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Blood Cell Differentials. Laboratory Procedures. Let’s Review: Blood Composition. Separates into three components: Red Blood Cells (RBC’s) White Blood Cells and platelets (buffy coat) Plasma Bottom 1/3 to ½ of tube contains the heaviest of cellular material (the RBC’s). Blood films.

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Blood Cell Differentials

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    1. Blood Cell Differentials Laboratory Procedures

    2. Let’s Review: Blood Composition Separates into three components: Red Blood Cells (RBC’s) White Blood Cells and platelets (buffy coat) Plasma Bottom 1/3 to ½ of tube contains the heaviest of cellular material (the RBC’s).

    3. Blood films • The blood film is used to perform the differential WBC count; estimate platelet numbers; and evaluate the morphological features of WBCs, RBCs and platelets. • Wedge smears are prepared by placing a small drop of blood on a clean glass microscope slide

    4. Blood films

    5. Staining a slide • Always stain using the lightest to darkest stain. • Remember which side of your slide is up (clothes pins are marked “top”) • Rinse off from back side of slide • May heat fix to speed up process.

    6. Performing the Differential Cell Count • This is where the different white blood cells are tallied separately. This can be done by a blood counting machine, or by hand. • To manually count the different cells, first you must make a perfect slide. Stain the slide once it is dry. • Using a cell counter you will tally a total of 100 cells (this will make it easy to turn the numbers into a %)

    7. Hematocrit - PCV • In the CBC, we determine the number of RBC’s in several different ways. The quickest and easiest is called the hematocrit, also referred to as the packed cell volume (PCV). • The hematocrit or the packed cell volume will tell you if the animal is dehydrated or anemic.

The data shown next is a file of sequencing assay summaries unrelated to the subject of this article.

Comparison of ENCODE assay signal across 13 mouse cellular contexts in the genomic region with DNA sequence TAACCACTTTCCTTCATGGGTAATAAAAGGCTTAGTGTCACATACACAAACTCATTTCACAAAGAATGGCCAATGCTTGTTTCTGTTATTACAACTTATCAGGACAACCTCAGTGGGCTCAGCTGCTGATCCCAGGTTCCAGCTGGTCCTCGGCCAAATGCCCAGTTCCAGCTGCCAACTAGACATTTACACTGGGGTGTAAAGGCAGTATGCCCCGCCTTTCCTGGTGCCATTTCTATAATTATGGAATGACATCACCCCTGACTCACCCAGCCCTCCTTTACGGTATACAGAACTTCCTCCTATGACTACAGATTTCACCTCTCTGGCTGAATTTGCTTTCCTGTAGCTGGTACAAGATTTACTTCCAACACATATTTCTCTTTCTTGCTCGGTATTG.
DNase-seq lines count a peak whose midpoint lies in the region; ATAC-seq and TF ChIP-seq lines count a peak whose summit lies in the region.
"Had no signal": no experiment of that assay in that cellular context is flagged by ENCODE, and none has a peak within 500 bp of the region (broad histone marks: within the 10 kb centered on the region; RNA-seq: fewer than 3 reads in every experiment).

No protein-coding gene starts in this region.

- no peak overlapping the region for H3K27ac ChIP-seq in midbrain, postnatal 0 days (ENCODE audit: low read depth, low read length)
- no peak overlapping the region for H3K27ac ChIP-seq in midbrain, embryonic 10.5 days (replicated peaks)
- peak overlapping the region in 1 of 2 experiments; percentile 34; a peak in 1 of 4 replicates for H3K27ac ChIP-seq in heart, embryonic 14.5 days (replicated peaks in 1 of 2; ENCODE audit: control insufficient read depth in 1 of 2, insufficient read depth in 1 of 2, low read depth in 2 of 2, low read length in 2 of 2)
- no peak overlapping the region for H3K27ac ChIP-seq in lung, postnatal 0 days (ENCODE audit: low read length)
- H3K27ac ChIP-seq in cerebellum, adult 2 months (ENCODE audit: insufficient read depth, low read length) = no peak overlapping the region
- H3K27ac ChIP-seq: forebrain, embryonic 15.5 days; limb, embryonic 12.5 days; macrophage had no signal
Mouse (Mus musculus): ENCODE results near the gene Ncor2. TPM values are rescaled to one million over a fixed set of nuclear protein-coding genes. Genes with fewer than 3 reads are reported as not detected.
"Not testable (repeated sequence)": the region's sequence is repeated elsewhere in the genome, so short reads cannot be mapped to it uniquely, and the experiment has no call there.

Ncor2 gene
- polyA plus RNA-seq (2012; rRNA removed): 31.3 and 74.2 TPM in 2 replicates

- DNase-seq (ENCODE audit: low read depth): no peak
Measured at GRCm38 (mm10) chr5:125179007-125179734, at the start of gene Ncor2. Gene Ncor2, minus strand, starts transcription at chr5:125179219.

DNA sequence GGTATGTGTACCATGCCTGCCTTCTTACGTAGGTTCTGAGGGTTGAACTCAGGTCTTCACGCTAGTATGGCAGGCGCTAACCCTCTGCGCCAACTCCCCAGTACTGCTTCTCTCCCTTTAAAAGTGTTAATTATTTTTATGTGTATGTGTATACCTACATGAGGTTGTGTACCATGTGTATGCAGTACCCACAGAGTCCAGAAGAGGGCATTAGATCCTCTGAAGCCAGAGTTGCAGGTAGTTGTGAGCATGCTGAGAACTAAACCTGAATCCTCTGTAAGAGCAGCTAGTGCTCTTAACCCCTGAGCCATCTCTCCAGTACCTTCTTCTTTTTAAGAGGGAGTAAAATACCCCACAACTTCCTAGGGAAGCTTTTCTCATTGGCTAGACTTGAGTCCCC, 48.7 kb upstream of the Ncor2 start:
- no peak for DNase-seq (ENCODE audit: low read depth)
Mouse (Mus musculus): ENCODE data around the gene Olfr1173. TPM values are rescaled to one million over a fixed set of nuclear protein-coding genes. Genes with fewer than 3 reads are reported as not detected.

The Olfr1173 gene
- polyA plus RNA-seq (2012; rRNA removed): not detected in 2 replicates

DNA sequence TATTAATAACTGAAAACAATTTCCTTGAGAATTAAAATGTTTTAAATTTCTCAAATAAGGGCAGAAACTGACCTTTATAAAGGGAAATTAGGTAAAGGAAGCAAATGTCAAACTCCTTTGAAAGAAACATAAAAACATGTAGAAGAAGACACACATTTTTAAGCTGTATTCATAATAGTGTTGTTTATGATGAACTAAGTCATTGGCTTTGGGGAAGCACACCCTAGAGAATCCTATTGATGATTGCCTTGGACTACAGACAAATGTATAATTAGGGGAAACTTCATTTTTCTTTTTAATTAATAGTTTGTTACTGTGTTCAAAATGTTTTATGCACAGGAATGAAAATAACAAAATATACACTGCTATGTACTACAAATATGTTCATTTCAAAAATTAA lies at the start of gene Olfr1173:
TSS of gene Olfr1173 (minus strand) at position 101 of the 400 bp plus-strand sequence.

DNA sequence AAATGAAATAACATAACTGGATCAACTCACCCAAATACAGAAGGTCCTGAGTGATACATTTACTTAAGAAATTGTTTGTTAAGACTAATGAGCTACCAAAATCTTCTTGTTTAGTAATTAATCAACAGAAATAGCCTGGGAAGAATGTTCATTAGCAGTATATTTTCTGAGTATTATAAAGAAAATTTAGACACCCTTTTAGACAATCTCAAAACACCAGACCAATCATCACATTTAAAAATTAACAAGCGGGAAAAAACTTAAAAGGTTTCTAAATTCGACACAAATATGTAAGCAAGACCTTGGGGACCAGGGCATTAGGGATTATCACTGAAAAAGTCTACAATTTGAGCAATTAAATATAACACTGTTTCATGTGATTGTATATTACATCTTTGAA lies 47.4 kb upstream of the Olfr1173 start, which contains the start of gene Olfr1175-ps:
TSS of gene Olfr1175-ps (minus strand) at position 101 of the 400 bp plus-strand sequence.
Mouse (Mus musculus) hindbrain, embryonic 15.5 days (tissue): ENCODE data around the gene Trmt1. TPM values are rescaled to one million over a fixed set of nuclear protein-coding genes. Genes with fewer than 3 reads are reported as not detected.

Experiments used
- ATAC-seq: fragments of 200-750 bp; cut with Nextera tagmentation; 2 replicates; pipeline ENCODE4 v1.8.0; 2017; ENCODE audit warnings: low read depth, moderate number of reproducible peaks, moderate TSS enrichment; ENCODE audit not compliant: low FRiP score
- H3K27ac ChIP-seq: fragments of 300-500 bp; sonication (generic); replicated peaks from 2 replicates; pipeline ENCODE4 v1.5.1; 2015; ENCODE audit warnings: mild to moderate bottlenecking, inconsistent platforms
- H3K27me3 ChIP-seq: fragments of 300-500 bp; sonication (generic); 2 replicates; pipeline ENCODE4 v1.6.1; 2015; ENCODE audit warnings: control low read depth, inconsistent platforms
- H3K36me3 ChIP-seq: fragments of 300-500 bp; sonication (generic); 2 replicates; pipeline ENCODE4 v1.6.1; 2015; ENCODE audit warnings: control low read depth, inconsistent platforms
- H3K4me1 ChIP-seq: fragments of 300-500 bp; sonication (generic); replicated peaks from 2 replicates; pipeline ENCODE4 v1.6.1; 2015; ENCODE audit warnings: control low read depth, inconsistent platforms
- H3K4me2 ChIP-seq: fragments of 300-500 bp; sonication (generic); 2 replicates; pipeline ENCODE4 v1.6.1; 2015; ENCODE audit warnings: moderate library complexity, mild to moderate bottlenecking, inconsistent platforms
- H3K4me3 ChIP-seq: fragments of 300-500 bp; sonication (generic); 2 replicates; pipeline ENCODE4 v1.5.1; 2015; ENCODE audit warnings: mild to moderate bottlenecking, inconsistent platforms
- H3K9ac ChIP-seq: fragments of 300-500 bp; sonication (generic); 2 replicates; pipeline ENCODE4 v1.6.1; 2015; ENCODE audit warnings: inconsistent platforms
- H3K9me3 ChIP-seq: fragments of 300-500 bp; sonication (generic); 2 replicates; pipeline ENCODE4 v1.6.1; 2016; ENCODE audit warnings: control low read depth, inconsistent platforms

8. Whole blood is collected in an anticoagulant, such as EDTA or heparin and place in a capillary tube (75 mm). Microhematocrit tubes should be filled, with one ended plugged with clay sealant

    9. A blood sample is placed in a tiny glass tube and spun in a centrifuge for 2-5 minutes. • Lie the tube in the centrifuge Hct head with plugged end to the outside, note the number of your slot. Ensure that a balancing hematocrit tube is placed opposite, either by someone placing their tube there, or by adding an empty tube • The cells are heavier than the plasma and are compacted at one end of the tube.

    10. Special hematocrit tube have a linear scale, so the amount of blood in the tube need to be exact • The bottom of the RBC layer should be at the zero line and the top of the plasma on the top line (page 37 Fig 2-7) • PCV is determined as the percentage of the cellular portion relative to the total amount of blood in the tube

    11. Plasma • Plasma color and transparency may be helpful in the determination of a diagnosis and should be recorded • Normal plasma is clear and a pale straw –yellow color • Page 36

    12. Plasma Protein Concentration • Plasma Protein concentrations estimation by refractometry is is an important component of the CBC in all species • The plasma used to determinate the PCV is collected by breaking the hematocrit tube just above the Buffy coat- plasma interface

    13. The plasma is allowed to flow onto the refractometer prism. • Page 37 fig 2-9

    14. Anemia Literally means “no blood” but clinically means low total blood hemoglobin. Absolute anemia: most common, caused by failure to produce adequate numbers of cells or by a loss of cells at a rate greater than can be produced.